What Does "Having An Eating Disorder" Look Like?

Quick question for you: Which one of these women look like they could have an eating disorder?

The answer: ALL OF THEM. Why? Because having a food problem doesn’t have a “look” anymore. We’re fat, we’re skinny, we’re muscular, we’re willowy, we’re average, we’re plump, we’re curvy, we’re fit, we’re boyish. Women who struggle with eating obsessions come in every size and color-I see it, and am struck by it, every time I go to one of my support meetings. The first time I walked into one I remembered thinking, “These girls overeat?” I would’ve been jealous if I’d seen some of them walking down the street. Seemingly perfect outsides-but insides that were just as messy as mine.

For decades, whether or not a person had a food problem or “eating disorder” was determined strictly on body weight or whether she threw up after eating. But now psychologists recognize that there’s an disorder spectrum—and that lots of people who move around on that spectrum throughout their lives, sometimes undereating, sometimes overeating, sometimes throwing up or using laxatives or diet pills. And for millions of women, their “weird” relationship with food never rises to the level of an official disorder, but they still suffer and obsess about food, weight and their body.

ENOUGH! Every single one of us deserves to heal, whether we have anorexia, bulimia, binge eating disorder, EDNOS (eating disorder not otherwise specified), orthorexia, purging disorder or are just plain weird about food. This stuff takes up way to much of our time, our brainpower and our lives. Right? Right!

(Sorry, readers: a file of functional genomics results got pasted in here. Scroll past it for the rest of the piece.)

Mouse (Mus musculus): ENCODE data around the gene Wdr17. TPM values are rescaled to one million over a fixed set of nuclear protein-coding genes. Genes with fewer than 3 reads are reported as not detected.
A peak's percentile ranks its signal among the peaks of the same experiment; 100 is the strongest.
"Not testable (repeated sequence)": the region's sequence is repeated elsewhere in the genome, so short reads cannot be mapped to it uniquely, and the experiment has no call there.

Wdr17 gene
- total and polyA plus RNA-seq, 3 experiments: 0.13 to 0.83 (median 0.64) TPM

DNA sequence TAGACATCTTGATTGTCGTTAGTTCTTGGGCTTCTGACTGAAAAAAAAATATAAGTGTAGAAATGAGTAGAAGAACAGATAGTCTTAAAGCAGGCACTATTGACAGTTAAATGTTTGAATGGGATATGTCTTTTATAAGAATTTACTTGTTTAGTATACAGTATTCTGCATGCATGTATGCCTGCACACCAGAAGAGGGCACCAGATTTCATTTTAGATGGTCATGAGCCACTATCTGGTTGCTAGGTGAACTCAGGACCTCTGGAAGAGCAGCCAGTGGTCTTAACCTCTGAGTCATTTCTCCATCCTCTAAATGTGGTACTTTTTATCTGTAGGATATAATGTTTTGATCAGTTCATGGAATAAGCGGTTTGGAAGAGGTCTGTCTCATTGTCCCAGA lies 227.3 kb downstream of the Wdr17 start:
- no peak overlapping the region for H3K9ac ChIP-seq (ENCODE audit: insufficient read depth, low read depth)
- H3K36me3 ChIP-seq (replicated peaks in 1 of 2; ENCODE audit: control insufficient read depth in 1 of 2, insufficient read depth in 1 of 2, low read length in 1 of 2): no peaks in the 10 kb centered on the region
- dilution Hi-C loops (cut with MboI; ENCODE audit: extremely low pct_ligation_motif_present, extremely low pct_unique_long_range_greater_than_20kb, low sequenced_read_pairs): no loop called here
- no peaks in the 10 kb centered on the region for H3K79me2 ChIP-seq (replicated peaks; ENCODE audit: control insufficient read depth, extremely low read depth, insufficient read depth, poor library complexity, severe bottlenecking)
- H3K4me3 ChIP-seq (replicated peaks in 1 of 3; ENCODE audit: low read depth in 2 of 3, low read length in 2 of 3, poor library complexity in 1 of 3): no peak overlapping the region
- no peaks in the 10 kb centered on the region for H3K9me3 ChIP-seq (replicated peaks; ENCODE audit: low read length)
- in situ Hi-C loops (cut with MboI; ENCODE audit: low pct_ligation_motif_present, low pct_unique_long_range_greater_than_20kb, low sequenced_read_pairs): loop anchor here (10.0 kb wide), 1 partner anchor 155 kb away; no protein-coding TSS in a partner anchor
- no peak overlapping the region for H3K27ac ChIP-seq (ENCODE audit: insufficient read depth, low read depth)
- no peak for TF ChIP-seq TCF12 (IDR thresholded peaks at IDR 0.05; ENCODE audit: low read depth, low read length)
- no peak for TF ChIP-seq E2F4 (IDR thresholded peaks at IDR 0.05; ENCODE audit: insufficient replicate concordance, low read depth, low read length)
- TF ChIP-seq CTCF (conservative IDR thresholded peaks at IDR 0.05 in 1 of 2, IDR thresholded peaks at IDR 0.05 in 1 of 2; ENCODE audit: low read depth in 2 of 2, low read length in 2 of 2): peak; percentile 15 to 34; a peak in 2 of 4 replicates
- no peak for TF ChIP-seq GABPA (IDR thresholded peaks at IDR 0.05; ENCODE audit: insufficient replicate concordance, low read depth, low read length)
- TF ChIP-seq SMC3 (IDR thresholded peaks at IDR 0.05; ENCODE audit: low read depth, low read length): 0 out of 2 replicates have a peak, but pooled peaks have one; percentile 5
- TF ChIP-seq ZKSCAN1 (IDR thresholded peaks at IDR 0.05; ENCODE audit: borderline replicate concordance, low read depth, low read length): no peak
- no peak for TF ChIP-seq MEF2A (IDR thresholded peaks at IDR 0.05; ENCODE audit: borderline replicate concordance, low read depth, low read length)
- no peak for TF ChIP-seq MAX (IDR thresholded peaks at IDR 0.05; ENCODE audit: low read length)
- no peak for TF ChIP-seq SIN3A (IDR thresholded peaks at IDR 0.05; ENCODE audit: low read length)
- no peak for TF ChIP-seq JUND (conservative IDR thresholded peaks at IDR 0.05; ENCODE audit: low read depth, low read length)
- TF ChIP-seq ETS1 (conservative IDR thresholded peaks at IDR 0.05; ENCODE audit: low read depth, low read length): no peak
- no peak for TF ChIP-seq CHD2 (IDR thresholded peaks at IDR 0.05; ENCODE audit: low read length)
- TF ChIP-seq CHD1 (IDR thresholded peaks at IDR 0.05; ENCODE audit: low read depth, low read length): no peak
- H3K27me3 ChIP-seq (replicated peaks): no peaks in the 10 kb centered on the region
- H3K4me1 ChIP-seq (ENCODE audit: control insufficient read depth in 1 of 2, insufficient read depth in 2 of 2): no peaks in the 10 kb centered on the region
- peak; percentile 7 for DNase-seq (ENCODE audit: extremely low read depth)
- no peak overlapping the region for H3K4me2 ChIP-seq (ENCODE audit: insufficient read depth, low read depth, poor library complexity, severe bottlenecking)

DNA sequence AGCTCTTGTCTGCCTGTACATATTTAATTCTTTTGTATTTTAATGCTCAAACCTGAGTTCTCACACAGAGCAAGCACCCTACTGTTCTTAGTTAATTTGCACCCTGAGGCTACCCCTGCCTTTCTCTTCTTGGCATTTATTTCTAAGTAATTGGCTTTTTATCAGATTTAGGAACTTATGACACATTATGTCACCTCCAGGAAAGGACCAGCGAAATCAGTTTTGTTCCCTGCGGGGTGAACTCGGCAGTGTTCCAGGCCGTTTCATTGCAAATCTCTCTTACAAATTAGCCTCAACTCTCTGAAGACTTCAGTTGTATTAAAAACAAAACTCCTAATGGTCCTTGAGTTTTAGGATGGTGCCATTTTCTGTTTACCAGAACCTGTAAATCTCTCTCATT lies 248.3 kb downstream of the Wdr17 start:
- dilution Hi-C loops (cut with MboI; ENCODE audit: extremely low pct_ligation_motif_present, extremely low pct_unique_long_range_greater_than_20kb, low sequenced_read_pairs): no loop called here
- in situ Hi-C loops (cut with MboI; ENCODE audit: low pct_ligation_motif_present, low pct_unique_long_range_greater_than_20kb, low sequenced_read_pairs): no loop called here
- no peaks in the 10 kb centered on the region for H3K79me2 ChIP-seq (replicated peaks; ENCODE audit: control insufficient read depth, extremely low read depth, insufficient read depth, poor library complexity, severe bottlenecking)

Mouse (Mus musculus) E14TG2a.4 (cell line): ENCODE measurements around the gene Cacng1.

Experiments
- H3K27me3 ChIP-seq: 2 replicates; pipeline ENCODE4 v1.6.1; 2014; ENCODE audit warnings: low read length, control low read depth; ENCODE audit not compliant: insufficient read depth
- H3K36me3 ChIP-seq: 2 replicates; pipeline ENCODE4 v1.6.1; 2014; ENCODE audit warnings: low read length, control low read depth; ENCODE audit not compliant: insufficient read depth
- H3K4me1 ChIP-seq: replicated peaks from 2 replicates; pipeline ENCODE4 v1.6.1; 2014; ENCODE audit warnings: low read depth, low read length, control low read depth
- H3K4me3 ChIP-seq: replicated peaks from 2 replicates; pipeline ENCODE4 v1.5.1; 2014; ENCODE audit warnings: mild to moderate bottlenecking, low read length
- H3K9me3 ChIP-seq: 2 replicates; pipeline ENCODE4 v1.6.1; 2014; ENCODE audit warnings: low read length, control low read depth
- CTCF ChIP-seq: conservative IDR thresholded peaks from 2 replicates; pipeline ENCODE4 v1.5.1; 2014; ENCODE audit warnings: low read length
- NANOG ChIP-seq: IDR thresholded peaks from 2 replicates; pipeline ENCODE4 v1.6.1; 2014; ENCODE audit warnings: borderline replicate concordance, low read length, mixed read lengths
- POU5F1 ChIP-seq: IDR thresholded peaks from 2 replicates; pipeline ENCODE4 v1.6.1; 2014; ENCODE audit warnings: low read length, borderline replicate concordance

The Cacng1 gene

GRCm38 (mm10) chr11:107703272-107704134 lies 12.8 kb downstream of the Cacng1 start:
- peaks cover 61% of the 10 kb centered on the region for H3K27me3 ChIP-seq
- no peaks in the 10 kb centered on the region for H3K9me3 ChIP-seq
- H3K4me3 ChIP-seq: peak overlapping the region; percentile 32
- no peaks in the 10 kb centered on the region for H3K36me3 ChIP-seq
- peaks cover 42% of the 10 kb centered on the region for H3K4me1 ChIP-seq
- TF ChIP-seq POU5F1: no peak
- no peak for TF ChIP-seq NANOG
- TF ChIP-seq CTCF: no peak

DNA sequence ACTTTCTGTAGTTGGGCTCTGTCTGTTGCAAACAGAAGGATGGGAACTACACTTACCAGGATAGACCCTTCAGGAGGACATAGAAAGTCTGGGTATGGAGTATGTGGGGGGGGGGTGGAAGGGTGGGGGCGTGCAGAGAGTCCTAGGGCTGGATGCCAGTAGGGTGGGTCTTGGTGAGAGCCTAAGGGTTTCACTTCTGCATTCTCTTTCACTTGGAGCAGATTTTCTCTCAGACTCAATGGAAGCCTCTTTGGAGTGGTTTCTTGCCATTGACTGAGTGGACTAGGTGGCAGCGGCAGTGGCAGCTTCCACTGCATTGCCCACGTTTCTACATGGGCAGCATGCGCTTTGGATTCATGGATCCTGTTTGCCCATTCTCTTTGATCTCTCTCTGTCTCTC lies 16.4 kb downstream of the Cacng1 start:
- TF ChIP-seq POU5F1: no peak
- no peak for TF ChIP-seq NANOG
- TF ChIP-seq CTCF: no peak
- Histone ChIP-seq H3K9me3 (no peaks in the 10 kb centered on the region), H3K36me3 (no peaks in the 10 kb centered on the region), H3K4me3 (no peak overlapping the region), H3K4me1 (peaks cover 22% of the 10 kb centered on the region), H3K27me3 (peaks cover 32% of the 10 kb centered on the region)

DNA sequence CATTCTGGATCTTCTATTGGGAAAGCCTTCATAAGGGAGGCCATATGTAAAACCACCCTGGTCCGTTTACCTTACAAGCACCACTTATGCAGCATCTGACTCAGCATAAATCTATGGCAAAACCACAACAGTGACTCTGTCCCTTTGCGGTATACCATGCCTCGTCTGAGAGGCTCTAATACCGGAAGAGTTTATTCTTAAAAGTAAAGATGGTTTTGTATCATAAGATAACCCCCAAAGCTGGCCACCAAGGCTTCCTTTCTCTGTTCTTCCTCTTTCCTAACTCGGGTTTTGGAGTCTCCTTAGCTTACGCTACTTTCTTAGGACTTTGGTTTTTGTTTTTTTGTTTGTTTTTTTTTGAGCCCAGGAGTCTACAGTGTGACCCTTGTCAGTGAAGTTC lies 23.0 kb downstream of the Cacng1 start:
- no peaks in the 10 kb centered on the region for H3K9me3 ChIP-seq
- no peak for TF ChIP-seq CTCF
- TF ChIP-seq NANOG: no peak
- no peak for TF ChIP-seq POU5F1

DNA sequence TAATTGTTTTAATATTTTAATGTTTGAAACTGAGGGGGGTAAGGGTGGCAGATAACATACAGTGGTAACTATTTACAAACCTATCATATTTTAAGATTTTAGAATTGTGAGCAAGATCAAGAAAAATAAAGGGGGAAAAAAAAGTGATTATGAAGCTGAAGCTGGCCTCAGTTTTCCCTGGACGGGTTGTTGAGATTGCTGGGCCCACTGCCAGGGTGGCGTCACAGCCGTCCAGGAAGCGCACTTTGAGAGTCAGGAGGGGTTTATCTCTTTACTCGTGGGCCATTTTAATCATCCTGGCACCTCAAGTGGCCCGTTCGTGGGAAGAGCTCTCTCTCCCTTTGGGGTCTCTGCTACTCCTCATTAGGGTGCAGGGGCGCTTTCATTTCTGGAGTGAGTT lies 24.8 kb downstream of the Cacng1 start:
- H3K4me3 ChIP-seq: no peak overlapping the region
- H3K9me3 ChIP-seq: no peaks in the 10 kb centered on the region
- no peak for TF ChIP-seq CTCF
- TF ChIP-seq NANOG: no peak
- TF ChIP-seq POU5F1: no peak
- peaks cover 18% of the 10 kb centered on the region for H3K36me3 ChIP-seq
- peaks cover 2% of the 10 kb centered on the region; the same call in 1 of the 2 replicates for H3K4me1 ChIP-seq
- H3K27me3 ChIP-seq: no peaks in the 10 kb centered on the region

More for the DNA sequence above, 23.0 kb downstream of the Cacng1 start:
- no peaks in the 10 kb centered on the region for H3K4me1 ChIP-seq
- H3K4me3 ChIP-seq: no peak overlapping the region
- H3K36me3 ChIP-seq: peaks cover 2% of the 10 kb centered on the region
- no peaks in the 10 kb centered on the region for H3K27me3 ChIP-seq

Check out some books, support groups and other resources to help you along in your recovery. And feel free to share other ideas for healing in the comments. Let’s kick this food-and-body bullshit in the teeth!

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2 Responses to What Does "Having An Eating Disorder" Look Like?

  1. [...] used to be part of a diagnosis called Eating Disorders Not Otherwise Specified, which we’ve talked about here at HealthyGirl.org and I’ve blogged about on [...]

  2. Determinator says:

    AMEN to THIS. I can’t tell you the frustrations that I used to have feeling misunderstood and judged by people that cornered me saying “Are you eating?! You’re not trying to starve yourself are you?” when I was a perfectly healthy weight by any standard, and in reality I felt helpless to bring myself to stop eating when I was home alone. Those types of comments just made me want to close off even more.

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